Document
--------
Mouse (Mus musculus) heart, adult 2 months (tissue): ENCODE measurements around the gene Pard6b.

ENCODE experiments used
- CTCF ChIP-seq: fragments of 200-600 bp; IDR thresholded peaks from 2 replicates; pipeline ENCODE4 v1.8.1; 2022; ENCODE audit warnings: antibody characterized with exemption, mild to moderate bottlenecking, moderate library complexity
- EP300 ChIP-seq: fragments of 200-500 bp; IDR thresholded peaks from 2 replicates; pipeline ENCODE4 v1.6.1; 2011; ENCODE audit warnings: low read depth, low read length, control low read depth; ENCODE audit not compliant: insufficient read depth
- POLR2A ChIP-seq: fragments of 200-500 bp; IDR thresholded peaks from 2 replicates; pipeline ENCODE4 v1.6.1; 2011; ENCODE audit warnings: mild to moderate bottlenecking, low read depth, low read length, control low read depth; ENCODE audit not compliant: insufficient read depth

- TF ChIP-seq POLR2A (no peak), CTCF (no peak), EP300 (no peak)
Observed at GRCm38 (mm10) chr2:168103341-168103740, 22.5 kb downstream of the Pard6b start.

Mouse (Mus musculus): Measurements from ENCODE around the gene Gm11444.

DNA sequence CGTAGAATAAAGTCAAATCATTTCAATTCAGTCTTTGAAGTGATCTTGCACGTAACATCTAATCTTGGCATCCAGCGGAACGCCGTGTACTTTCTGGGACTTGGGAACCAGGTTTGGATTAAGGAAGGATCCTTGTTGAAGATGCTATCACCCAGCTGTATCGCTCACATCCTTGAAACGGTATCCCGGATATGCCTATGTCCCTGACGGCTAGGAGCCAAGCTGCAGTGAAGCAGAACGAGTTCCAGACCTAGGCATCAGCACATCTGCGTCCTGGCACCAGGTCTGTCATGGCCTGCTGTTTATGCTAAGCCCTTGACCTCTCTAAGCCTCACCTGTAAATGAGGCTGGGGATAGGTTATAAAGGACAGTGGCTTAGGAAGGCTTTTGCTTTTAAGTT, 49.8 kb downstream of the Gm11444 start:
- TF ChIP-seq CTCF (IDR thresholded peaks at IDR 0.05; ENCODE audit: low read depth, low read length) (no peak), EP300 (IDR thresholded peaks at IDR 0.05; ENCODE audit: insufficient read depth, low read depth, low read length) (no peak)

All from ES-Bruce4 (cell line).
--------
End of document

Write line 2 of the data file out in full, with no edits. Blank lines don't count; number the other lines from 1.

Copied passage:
ENCODE experiments used